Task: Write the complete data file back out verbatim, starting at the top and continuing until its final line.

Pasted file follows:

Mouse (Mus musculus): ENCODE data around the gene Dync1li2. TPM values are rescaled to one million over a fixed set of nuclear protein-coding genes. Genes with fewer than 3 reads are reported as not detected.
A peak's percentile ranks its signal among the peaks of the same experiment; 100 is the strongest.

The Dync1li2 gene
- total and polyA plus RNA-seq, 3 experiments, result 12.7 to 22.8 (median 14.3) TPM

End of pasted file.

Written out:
Mouse (Mus musculus): ENCODE data around the gene Dync1li2. TPM values are rescaled to one million over a fixed set of nuclear protein-coding genes. Genes with fewer than 3 reads are reported as not detected.
A peak's percentile ranks its signal among the peaks of the same experiment; 100 is the strongest.

The Dync1li2 gene
- total and polyA plus RNA-seq, 3 experiments, result 12.7 to 22.8 (median 14.3) TPM